“It’s going to be a bit harder to enforce though since you can’t always see people texting,” said 1st Sgt. Andreas Dietrich with the North Carolina Highway Patrol Office in Hamlet. “A lot of this is going to depend on what the officer sees while on the road.”
Texting is basically the act of sending brief text-based messages via cell phones, over a cellular network.
Many cell phones come equipped with texting-specific keypads to ease the process.
According to Chief Deputy Phil Sweatt with the Richmond County Sheriff’s Office, law enforcement agencies will be on the look out for drivers with both thumbs running across the phone or those pecking on keys and a phone never reaching their ear.
“The main objective of this is to deter accidents,” Sweatt said.
Sweatt said that recently nearly 30 percent of accidents are cell phone related and much of which is attributed to texting while driving.
As stated in the bill, it will be unlawful for any person operating a vehicle on a public street, highway or public vehicular area to use a mobile phone to text or check e-mail while in motion.
Checking a received text message is also encompassed by the new law.
There may be other violations that are tagged onto the citation as some unlawful movements can be attributed to texting, Dietrich said.
While texting, the driver must take their eyes off the road, as well as their hands, and Dietrich stated he has seen people drive through stop lights, off the road and even rear-end other vehicles while texting.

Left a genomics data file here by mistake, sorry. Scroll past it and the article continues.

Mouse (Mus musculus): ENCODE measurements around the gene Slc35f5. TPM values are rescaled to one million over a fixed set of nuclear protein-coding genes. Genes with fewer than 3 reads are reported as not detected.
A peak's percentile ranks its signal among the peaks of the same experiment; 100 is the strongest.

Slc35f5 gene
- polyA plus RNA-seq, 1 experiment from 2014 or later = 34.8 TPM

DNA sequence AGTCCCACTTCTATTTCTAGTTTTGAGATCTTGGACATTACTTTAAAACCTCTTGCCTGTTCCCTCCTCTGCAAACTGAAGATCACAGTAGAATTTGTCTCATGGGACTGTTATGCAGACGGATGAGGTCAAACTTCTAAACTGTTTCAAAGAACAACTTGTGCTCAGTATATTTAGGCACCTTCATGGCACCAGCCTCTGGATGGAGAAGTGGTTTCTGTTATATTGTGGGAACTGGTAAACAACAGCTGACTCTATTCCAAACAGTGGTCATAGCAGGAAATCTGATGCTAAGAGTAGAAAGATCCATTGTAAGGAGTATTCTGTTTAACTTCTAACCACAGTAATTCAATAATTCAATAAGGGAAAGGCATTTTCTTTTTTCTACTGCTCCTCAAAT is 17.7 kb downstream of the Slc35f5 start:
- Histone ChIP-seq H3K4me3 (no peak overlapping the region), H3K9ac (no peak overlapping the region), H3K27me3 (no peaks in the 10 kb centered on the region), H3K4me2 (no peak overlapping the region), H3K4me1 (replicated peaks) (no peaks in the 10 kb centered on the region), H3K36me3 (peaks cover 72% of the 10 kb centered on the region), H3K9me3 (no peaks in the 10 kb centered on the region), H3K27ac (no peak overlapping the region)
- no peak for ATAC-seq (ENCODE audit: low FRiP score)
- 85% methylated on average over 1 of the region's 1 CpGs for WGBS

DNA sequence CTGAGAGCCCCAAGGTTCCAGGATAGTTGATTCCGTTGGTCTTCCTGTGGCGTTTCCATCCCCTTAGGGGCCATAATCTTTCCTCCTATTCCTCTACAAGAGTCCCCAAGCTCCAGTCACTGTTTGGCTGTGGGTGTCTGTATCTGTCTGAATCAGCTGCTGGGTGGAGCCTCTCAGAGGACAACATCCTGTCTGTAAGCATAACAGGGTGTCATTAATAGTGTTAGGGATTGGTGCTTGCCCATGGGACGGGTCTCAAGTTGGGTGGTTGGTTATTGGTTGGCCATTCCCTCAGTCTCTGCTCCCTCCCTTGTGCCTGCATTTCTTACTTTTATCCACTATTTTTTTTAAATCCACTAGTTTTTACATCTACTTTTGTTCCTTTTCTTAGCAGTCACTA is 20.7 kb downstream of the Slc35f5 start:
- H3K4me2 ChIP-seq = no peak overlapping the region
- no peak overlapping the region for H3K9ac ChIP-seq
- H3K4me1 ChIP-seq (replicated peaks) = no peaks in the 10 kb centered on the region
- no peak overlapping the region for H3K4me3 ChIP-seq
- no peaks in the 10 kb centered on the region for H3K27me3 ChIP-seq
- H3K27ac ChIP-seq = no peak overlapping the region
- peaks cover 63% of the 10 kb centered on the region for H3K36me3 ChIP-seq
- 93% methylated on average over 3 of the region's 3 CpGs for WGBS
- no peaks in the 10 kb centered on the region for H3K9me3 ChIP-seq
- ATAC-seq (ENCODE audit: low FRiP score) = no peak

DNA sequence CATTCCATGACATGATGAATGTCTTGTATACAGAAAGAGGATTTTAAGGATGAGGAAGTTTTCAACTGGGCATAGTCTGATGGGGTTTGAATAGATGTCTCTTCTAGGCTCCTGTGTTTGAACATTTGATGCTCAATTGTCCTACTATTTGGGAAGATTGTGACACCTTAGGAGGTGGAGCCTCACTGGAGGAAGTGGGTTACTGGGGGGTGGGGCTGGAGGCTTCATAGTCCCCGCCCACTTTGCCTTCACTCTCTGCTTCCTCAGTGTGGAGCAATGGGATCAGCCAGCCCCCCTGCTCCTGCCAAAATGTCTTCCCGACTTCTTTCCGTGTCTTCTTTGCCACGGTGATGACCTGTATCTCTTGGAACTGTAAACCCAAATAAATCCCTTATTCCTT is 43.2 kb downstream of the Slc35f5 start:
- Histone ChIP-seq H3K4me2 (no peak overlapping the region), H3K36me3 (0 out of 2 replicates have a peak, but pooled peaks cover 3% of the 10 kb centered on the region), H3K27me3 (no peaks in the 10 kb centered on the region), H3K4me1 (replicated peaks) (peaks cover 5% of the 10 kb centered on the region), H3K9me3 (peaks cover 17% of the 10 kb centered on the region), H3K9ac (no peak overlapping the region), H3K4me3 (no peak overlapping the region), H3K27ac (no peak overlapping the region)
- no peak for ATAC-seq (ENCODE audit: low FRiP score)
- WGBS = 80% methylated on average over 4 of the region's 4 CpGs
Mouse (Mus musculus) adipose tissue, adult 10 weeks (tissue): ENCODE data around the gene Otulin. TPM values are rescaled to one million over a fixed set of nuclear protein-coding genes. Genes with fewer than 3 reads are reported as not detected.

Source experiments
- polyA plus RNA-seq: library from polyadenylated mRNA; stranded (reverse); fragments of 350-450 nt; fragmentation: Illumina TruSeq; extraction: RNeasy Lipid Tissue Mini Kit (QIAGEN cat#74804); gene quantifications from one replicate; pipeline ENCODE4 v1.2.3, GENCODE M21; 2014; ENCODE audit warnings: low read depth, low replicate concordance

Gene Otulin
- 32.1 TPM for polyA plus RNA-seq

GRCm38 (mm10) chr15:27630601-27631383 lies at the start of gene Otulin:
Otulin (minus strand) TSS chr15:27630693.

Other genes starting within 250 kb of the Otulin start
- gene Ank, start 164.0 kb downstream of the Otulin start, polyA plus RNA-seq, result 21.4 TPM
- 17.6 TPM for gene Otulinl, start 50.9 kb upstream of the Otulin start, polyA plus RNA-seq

Although, there are exceptions given to those who are parked or at a complete stop, as well as law enforcement, fire department officials and EMS drivers.
The use of GPS systems, both factory and after market, is allowed as part of a digital dispatch system, caller ID, pulling up a number in a cell phone and voice operated technology is also permitted.
According to Dietrich, the highway patrol has pursued subpoenas for a driver’s cell phone records when involved in an accident, which includes texts.
“Anything that takes your eyes off the road is dangerous,” Dietrich said. “And can be just as dangerous as texting.”
Other distractions like talking to children in the back seat, eating, putting on make-up and changing clothes are also problems law enforcement officials face, according to Dietrich, this is when it would be best for someone to simply pull over and do what needs to be done.
“It’s the same principle (dealing with other distractions) but this is what the General Assembly is focusing on right now,” Dietrich said.
Starting today a $100 fine will be set in place and those found in violation will be responsible for paying the fine, plus court costs.
School bus drivers caught texting will receive a misdemeanor charge and a $100 fine if not more, according to the bill.
“It’s hard to tell what the impact is going to be right now,” Dietrich said. “It’s going to take some time.”
The bill was ratified and accepted on June 19, 2009.
Staff writer Bryan Stewart can be reached at 997-3111 ext. 15 or by e-mail at firstname.lastname@example.org.